The guy that “scammed” people legally with the power of words

scammer

Words have an incredible power, and those who can chain them skillfully have the key to press that button in people’s minds that says “do it”. It’s the art of persuasion.

Thats what copywriters do all the time — from adverts on social media to strategic signs in a shop, we write the right words to lead people to take a certain action.

To illustrate the power of words, I would like to share with you the story of Steve Comisar.

A very clever advert

Comisar was a notorious scammer that in the 1990’s came up with a very clever way to make money through sales.

Since solar-energy was one of the buzzword of the time, he put an advert in the magazines and newspapers selling this amazing new gadget:

Solar-powered clothes dryer – just $49.95.

People across the USA bought into the idea (do you blame them?), and sent their money to get this incredible device that would help them cut bills, and have their clothes dry efficiently while saving the planet.

They waited anxiously for they mailman to deliver their new solar-powered clothes dryer, but when they received the parcel, they couldn’t believe their eyes.

The disappointment of their lives

It was just an average, run-off-the-mill clothesline, like those you can buy at any ironmonger’s. You can imagine their faces!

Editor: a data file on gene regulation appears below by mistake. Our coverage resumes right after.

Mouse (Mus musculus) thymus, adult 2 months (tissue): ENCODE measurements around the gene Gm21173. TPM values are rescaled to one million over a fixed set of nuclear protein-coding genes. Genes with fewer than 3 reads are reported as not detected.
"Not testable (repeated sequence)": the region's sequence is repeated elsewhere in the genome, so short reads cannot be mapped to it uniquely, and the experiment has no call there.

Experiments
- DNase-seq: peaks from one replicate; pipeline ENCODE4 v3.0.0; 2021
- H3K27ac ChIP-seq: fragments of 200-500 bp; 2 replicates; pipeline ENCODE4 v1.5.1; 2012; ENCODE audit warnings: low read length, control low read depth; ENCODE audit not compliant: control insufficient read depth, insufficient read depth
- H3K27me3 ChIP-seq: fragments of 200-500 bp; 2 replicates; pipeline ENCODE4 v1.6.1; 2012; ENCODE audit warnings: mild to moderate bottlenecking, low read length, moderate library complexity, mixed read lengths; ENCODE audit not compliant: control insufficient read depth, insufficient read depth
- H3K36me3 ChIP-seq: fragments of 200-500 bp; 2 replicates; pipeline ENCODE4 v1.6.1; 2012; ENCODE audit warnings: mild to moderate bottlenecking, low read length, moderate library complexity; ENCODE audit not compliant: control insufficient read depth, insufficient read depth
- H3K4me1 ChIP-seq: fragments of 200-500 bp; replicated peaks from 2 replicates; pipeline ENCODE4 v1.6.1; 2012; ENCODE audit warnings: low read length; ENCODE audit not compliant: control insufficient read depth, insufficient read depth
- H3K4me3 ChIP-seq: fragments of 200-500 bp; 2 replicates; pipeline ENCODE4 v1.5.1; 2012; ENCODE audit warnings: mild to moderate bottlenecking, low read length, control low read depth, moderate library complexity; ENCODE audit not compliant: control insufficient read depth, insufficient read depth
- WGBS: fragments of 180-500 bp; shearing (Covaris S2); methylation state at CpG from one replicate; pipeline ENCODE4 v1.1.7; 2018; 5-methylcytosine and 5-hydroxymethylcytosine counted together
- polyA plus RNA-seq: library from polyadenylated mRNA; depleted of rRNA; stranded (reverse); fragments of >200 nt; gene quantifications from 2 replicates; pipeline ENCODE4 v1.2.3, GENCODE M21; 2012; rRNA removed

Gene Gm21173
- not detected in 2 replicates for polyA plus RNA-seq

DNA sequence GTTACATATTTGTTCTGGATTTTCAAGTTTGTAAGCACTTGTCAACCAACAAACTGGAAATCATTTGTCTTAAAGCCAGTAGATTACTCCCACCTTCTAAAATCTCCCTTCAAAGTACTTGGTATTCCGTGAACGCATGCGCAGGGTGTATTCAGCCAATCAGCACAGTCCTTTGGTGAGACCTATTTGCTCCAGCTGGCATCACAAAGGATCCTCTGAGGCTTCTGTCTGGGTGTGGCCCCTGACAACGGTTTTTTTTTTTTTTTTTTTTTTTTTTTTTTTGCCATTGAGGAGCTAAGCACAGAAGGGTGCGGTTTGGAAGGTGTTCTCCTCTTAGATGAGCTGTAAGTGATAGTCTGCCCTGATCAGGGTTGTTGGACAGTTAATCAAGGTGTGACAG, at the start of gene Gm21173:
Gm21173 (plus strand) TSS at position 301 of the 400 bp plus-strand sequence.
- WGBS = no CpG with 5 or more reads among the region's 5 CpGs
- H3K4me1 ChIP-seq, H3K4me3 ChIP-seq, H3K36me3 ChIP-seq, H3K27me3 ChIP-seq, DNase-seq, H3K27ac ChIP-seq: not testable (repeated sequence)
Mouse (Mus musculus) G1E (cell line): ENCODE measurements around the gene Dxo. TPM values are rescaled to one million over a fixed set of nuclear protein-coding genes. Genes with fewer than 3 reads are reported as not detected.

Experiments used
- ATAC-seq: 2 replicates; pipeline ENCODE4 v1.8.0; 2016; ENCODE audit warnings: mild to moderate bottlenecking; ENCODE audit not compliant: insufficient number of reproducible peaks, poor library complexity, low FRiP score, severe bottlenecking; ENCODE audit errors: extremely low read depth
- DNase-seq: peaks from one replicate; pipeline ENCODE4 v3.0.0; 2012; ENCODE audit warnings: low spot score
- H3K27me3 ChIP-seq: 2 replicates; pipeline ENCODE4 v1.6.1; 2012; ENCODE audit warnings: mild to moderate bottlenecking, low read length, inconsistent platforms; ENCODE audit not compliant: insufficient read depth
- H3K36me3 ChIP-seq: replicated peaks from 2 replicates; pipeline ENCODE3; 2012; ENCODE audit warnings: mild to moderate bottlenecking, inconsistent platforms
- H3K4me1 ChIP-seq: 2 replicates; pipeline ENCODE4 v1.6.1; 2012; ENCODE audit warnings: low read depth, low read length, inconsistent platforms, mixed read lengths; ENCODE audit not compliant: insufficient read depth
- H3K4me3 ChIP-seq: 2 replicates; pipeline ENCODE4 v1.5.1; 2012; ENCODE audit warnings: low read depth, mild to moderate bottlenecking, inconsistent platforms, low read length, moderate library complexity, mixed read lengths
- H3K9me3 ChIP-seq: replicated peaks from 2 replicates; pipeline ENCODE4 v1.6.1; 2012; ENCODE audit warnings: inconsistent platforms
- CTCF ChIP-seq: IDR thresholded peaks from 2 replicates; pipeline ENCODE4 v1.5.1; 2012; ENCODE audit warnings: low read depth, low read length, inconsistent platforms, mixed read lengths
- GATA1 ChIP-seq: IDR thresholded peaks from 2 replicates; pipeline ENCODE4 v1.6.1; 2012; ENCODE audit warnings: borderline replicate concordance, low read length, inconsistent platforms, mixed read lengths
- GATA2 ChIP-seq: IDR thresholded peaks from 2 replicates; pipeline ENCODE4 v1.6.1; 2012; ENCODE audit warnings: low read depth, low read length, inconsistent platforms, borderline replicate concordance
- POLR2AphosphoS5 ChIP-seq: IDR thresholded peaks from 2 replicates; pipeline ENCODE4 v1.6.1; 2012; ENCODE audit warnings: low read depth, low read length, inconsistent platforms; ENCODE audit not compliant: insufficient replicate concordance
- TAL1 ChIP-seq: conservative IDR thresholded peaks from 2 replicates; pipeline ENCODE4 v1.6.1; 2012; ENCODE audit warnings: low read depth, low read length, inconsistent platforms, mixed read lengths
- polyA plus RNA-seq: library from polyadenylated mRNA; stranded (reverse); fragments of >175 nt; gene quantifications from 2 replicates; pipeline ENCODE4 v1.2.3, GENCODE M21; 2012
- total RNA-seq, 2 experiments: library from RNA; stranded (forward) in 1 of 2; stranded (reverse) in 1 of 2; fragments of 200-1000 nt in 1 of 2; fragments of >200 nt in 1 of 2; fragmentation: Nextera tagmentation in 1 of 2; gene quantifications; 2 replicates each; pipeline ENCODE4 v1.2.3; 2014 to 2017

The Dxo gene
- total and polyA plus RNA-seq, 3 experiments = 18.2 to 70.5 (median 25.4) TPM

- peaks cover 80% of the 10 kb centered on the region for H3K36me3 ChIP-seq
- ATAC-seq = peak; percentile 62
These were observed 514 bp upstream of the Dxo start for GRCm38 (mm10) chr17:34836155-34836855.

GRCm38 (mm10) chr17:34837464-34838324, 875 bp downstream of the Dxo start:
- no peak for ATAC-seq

Clothesline scam

They tried contacting the seller because the device they expected had nothing to do with that clothesline.

However, Steve replied that what they received was exactly what he was advertising: The product was an actual drying device and it worked with solar energy!

The customers realised that they had been tricked in the most honest way, and they couldn’t sue the seller because, technically, the advert was truthful. The power of words!.

In the meantime, we can all imagine Steve laughing his lungs out while counting his money and patting himself on the back for coming up with such a smart idea.

This “scam” dogged legal charges, but fortunately, he was eventually sent to prison for other frauds.

Conclusion

Although this is foul play, I must admit that it’s a very smart move: He took advantage of the market trends — everyone was interested in solar power — and then, he only used words to paint a “deceitful” picture in customers’ minds.

Now, please don’t think that copywriters are scammers. We promise and then deliver, because that’s the ethical thing to do, and because we know that shortcuts don’t work long term. (And also because we don’t want to end up in prison).

If you want me to help you create messages that will take your customers to take a particular action, get in touch with me at info@themarketingrobin.com and let me know about your plans.

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